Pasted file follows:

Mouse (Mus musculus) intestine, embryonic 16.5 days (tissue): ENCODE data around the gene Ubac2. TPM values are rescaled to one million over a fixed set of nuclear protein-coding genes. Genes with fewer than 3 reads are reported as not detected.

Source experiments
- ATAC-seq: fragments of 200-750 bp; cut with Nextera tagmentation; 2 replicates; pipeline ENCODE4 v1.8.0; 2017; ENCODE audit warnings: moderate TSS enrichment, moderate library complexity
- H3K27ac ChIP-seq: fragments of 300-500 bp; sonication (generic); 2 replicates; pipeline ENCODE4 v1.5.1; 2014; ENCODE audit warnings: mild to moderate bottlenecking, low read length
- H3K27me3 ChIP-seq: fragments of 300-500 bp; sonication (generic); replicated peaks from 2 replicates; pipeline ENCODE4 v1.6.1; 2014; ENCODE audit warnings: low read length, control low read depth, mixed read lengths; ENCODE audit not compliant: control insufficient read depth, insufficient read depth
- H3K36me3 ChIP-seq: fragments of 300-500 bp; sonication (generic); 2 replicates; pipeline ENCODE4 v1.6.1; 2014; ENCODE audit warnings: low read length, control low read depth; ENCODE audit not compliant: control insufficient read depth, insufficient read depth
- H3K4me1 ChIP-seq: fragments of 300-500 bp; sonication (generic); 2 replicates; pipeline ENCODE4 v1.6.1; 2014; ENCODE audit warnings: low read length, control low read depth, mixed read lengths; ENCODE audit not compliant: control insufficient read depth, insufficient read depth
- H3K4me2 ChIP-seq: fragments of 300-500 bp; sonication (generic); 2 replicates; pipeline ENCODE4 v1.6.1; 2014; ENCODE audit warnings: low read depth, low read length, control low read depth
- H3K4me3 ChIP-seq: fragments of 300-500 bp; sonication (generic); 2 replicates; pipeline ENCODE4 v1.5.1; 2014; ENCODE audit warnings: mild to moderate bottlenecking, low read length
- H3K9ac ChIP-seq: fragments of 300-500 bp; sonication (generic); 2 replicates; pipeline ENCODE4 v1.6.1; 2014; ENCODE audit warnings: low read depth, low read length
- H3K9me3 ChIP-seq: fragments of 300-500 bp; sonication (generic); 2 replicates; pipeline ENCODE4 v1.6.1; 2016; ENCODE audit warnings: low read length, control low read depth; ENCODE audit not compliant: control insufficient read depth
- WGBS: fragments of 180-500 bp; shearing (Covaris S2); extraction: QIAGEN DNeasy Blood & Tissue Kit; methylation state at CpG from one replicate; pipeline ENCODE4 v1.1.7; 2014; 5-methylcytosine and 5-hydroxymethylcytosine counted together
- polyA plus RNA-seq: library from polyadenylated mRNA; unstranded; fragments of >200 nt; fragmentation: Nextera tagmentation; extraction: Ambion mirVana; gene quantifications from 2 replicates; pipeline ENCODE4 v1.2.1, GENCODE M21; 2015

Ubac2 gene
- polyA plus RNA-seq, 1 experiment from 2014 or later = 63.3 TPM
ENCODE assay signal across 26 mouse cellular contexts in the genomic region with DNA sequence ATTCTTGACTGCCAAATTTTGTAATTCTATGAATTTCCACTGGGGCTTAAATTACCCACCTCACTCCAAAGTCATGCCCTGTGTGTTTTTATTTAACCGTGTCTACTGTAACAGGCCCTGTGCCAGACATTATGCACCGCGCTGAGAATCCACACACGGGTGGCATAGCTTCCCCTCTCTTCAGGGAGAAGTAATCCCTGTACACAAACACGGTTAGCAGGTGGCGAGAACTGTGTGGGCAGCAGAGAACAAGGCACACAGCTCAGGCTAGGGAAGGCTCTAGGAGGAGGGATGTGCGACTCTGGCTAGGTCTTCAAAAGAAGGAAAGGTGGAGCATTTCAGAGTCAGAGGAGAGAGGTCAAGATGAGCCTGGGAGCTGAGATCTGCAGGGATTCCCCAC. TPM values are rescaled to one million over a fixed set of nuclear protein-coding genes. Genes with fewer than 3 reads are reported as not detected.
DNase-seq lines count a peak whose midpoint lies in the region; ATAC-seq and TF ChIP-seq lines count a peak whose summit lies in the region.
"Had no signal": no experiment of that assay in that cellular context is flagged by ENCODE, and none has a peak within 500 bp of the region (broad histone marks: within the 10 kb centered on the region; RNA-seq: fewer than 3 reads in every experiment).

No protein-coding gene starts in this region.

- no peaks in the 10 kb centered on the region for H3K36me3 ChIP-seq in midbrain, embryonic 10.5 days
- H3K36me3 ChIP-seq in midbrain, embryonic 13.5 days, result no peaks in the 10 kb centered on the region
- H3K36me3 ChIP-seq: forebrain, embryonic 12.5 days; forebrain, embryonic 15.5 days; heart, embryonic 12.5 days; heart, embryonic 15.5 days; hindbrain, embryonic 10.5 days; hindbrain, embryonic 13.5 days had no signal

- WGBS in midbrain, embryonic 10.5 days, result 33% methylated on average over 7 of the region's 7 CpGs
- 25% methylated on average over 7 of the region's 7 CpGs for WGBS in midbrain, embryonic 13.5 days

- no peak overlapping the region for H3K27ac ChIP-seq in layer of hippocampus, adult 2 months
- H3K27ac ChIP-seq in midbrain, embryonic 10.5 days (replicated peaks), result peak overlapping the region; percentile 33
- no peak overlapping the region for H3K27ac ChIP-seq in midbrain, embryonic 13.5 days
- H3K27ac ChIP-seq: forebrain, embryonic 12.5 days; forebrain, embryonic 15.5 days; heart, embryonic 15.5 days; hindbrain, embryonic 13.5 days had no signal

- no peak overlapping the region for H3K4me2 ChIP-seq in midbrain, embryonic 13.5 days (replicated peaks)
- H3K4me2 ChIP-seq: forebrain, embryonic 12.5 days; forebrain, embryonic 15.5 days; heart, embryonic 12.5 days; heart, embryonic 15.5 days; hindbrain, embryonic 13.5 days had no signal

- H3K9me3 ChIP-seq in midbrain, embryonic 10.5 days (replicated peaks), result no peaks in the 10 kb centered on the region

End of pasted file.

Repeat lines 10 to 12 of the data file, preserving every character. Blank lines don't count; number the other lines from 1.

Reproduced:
- H3K9ac ChIP-seq: fragments of 300-500 bp; sonication (generic); 2 replicates; pipeline ENCODE4 v1.6.1; 2014; ENCODE audit warnings: low read depth, low read length
- H3K9me3 ChIP-seq: fragments of 300-500 bp; sonication (generic); 2 replicates; pipeline ENCODE4 v1.6.1; 2016; ENCODE audit warnings: low read length, control low read depth; ENCODE audit not compliant: control insufficient read depth
- WGBS: fragments of 180-500 bp; shearing (Covaris S2); extraction: QIAGEN DNeasy Blood & Tissue Kit; methylation state at CpG from one replicate; pipeline ENCODE4 v1.1.7; 2014; 5-methylcytosine and 5-hydroxymethylcytosine counted together